After the last couple of blogs, where I’ve been reporting back from some of the public galleries sited outside the main metropolistic hub of the artworld’s cultural capital, I feel that my wonderlustical urges have been suitably sated…at least for the time being. And so, with the sunny summer interludes starting to subside under the rising tide of autumn’s crepuscular inevitability, once again, this week, I’m back patroling the posh dark green, and even posher darker bluer, parts of London’s Monopolistic board of delights, exiting the underground station at Oxford Circus and heading down Bond Street to stroll around the pleasantly plush purlieus of Mayfair and St James’s.
First stop today is at Marlborough Fine Art, although the space has been given such an utterly absolute pimped-up makeover refurbishment that, at first, I’m not even sure I’ve entered the right building. So, instead of exchanging a discreet nod of acknowledgement with the receptionist invigilators who usually busy themselves behind a bright open plan desk arrangement at the entrance to the gallery, this time the reasonably welcoming custodians have been turned into more nervous guardians, enclosed within the cramped confines of a specially tackily constructed booth that reminded me of the protected public interfaces that separated clients from officials in the dodgy dole offices, seedy pawn shops or darker betting shops that once existed in the gloomier parts of town just after passing Go and collecting the attendant benefits. And the discombobulating transformation then continues throughout the galley, such that while I would normally be expecting to slowly amble around a long wide display arena with an ample airy wall space bedecked by a comfortingly familiar selection of canvases from some established upper division maestro of Modernism, all that’s gone right out the window. The replacement infrastructure being a sequential series of small interlinked room-sized installations that swing between various semi-dystopian sci-fi scenarios. Well, that’s what they made me think of – as if I was wandering through the stage sets from a production of some kind of teen thriller movie about an alternate future world of dismal disharmonious chaos.
Scanning through the accompanying gallery leaflet I sort of think I’m vaguely on the right track here as it spins out a sort of futuristic parabolic narrative background tale of a parallel world where technological interventions bump up against countercultural habitats and, and, and…well, ok, I have to admit that having re-read the crib sheet a couple of times I’m not really very sure exactly what message the artists who created this complicated simulacral substitute are attempting to transmit. Then again, maybe the text I’m struggling to decipher is just another facet of the same overall gesamtkunstwerk, and that its fuzzy stylistic incomprehensibility is an integral part of the same attempt to envelop the viewer into some kind of dislocatory sense of, of, of…hang on a minute, I seem to be heading right back down another Alice In Wonderland white rabbit black hole of spuriosity.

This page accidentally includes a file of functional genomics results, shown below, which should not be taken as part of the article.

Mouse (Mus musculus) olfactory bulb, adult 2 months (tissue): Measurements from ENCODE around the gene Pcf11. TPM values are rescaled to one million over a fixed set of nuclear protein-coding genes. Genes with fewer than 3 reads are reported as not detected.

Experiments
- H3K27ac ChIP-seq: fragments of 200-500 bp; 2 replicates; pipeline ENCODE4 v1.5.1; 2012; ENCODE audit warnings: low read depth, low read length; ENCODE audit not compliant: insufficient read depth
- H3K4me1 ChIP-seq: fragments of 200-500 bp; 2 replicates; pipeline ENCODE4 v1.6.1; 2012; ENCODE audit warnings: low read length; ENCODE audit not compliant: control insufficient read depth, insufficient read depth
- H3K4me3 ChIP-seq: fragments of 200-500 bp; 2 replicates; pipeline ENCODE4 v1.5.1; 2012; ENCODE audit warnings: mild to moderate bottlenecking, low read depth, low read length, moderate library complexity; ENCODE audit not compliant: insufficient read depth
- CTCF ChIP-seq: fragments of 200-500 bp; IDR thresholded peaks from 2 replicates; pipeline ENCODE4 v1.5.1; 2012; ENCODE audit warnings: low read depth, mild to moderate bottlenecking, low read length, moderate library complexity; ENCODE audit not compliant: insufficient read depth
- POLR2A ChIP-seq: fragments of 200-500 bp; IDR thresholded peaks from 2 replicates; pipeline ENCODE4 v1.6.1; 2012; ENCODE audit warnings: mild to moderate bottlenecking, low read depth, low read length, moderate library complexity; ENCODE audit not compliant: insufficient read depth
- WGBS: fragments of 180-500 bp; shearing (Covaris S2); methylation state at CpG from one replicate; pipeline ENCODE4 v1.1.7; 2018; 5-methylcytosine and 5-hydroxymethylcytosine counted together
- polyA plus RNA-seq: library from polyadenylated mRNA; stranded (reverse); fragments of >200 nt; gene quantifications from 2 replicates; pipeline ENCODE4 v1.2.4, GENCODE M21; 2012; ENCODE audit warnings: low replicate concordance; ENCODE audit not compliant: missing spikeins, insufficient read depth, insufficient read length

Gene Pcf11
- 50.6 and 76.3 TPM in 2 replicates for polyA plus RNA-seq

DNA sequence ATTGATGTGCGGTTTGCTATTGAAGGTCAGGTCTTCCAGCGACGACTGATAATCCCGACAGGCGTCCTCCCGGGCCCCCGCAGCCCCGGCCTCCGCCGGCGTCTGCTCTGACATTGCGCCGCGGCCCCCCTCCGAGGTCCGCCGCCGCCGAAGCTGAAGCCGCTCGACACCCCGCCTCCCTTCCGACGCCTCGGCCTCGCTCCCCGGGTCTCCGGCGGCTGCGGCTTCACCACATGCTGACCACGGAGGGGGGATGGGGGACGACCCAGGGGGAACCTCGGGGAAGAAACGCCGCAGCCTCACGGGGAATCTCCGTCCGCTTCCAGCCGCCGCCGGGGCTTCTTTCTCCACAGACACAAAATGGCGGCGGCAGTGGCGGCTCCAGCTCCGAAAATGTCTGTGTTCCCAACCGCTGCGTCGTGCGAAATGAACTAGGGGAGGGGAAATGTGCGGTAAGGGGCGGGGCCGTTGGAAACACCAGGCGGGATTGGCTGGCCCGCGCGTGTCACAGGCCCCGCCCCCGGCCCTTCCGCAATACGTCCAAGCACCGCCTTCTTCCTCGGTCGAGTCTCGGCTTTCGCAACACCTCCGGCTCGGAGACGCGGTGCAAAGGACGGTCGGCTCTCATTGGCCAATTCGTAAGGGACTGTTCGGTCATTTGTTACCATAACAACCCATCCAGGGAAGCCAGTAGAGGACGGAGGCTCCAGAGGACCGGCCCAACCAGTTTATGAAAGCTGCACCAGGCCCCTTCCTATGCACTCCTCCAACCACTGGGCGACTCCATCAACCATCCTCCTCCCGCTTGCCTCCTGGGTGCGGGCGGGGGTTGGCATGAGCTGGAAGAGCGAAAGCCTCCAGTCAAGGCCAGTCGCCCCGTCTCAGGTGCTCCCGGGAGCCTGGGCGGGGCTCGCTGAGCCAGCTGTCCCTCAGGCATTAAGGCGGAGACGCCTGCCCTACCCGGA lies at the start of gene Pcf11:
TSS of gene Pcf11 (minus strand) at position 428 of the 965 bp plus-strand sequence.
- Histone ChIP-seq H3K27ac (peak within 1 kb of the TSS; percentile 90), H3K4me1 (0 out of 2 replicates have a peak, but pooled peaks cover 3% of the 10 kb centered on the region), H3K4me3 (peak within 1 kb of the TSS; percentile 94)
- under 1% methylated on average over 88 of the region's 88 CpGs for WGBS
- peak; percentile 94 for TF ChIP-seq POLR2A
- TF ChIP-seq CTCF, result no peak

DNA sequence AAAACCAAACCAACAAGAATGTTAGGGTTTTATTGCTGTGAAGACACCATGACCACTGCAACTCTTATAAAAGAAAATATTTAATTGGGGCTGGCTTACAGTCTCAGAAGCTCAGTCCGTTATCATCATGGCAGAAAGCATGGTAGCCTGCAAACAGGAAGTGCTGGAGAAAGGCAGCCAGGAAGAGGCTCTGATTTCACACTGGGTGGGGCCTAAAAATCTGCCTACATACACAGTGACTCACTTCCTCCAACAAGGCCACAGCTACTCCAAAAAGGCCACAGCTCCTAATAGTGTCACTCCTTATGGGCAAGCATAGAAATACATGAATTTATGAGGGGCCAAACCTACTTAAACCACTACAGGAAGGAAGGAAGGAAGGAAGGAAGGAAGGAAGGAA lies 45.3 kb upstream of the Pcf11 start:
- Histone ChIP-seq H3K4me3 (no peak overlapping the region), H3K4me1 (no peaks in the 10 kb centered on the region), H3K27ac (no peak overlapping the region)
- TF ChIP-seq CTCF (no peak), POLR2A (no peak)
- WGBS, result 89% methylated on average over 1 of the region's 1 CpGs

Let’s just say that the dual fabricators, Jonah Freeman & Justin Lowe, have clearly spent a great deal of time and effort imagining their fictional dreamland and then had a whole lot of fun crystalising it into a sort of fabulous fake reality film set filled with the kind of detailed stage props that are meant to add a sense of warped authenticity. I suppose the general décor styling might be described as Bladerunner lite since the main characteristic feature seems to be based on echoing that film’s clever contrast between the promise of a shiny slick future of techno-wizzardry wonderment hopefulness and the grimy gritty imperfect reality that experience has taught us all would almost certainly be the behind scene down-at-earth actuality. Nevertheless, anyone who has spent tedious time looking for helpful tips on how to redecorate their household environment by flicking through life style mags or walking around the mock-up room furnishings of Heals or Habitat might find it worth checking out this show if they want to come up with some fresh inspirational ideas for radically updating that small spare bedroom.
Being relatively content with my own modestly decorated home environ, I don’t think I’ll be drawing upon any of Freeman & Lowe‘s design looks in the near future. What I suppose I’d really like to have is more wall space to in oreder to be able to display more of the great Berman art collection that is currently kept in storage under the beds or stuffed into cupboards, but I’m just not sure it’s very practical to go around inserting a bunch of extra internal walls into the rooms of a relatively small semi-detached house. I think it’s fair to say, however, that if I did suddenly discover a new great big empty white wall space in the middle of the lounge or dining room then I definitely wouldn’t want to fill it with one of Damien Hirst‘s works from his current show at the White Cube gallery in St James.